We Are All Human Despite The Conflict

Aya (front center) with her Jewish and Palestinian PeacePlayers team members.

Aya (front center) with her Jewish and Palestinian PeacePlayers team members.

My name is Aya Deeb, and I’m 15 years old. I live in a beautiful village in Jerusalem called Bait Safafa. I’ve been with PeacePlayers-Middle East since 2009 and am also a part of the Leadership Development Program (LDP). I joined PeacePlayers because my dad and older brother encouraged me. My older brother is also part of PeacePlayers (PPI) and he really enjoyed the program.


Aya (in Pink) with Philadelphia 76ers Head Coach Brett Brown.

Because of my brother’s previous participation, I, of course, did not have any family objections to joining, but I did have some fears of my own. I feared all of the differences we, Palestinians, had with them, the Jews. We have different mentalities, different languages, and come from two different sides. I didn’t know how it was going to be playing with them. At first, my brother was at my side during the Twinnings and he helped me with communication and just to understand what was going on. But after some time, I was able to communicate and became familiar with the program. Over time, I became accustomed to the idea of PeacePlayers and have come to the realization that PPI isn’t just basketball, it’s about respect for all people.

Aya with US Ambassador Dan Shapiro

Aya with US Ambassador Dan Shapiro

After some time in PPI, I began playing on an All Stars team, which is a mixed team consisting of Palestinians and Jews. This time around I did have some fears of course, but they were not the same fears I faced when I joined. After a short time being together on the team we got to know each other better, spoke to each other more, and got used to playing together. I remember one day, one of the Jewish players, Toot, invited the whole team over to her house. Initially I was against the idea and did not want to go. I had never been in a Jewish person’s home and the idea seamed foreign and scary to me. In the end, my family persuaded me to go. It was a sleepover, so when I arrived I had just told the girls I was staying for a bit and not sleeping over. I sat with her family and I was a little bit nervous of their opinions and mentality. But I quickly saw that her parents wanted us to be as comfortable and happy as possible in their home and I began to feel very at ease in their home — something that I didn’t think possible. In fact, I was enjoying myself so much that I decided to sleepover! It was such an amazing day and we bonded as a team. We all pushed ourselves out of our comfort zones and benefited in the end.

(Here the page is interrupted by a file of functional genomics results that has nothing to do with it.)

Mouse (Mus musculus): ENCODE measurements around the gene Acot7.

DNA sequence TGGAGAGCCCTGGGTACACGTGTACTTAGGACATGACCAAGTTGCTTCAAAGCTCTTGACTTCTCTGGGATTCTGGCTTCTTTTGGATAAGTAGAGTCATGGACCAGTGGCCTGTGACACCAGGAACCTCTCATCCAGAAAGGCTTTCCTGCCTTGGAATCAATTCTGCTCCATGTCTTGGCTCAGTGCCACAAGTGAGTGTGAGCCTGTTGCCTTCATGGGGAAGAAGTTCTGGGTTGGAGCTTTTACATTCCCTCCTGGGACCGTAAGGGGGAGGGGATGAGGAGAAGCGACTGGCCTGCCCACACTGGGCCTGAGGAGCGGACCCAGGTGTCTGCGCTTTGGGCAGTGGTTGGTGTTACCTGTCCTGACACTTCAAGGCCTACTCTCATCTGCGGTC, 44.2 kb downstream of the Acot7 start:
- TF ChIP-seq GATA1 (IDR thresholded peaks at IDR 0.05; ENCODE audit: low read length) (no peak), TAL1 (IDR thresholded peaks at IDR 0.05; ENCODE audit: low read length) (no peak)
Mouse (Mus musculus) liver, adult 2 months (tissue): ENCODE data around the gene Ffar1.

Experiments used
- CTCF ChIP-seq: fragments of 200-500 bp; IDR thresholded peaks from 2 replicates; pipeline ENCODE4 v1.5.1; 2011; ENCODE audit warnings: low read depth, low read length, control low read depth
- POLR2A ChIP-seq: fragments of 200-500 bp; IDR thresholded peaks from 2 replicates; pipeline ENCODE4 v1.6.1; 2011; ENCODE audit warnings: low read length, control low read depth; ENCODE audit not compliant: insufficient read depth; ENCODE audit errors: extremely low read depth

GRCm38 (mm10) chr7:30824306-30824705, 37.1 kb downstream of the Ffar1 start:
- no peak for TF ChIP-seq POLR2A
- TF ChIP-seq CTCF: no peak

Aya (front center) with LDP members at the Master Chef Cooking Event.

Last summer was an extremely difficult time in Jerusalem because of the violence and then the outbreak of the war. It even got to a point where I feared getting on buses. It was a period when none of us felt any safety or security. It was during this time that PeacePlayers made things much easier for us. PeacePlayers helped us to keep the racism, discrimination, and violence from impacting us in every aspect of life. We had a getaway from all of the nasty reality into our own PeacePlayer reality. During this time, we didn’t all grow apart from each other, but instead we became closer and cared for each other more.


Aya (left) with Karen, PPI-Me’s Managing Director (right).

PeacePlayers has changed me for the better. I no longer differentiate people based on their religion and now love to learn about people who come from different cultures than mine.

In the end, it’s true that we have different religions and different languages but what I’ve learned with PeacePlayers is that we are all humans. It’s important that we respect and try to understand each other in spite of the conflict.

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Future PeacePlayers


Last week PPI-SA were joined by two grade 11’s from Durban High School for their “work experience” week. Meet Sicelo and Thobani.

Tell us a little about yourselves, where did you grow up, what are you passionate about and what are you doing with your lives right now? 

Sicelo: My name is Sicelo Dzingwa a 16 year old boy from Johannesburg South Africa currently on a basketball scholarship at Durban High School (DHS). DHS is the top basketball programme in South Africa winning back to back national championships. I am the captain of the U/16 national team who are currently zone 6 champions and are currently eighth in Africa.

Thobani: My name is Thobani Xulu and I am a 17 year old who, like Sicelo, is also doing his grade 11 year at DHS. I spent most of my life living in Centurion before moving back to Mthunzini with my family. I am very passionate about music and theatre as I am pursuing a dream of making one or both of them my profession.

Why did you choose PeacePlayers to do your work experience?

Thobani: I’ve spent four years at DHS which is one of South Africa’s most successful basketball institutions. I grew a deep love for the sport here and PPI gave me an opportunity to use what I love to make a change in the community.


Sicelo playing for the U/16 South African Men’s National Team

Sicelo: I for one really didn’t know what I wanted to do besides basketball, so when I found PeacePlayers it was the perfect match. It enabled me to use tools which I have from business to marketing, which is what I plan on studying in university, to help basketball grow in my country.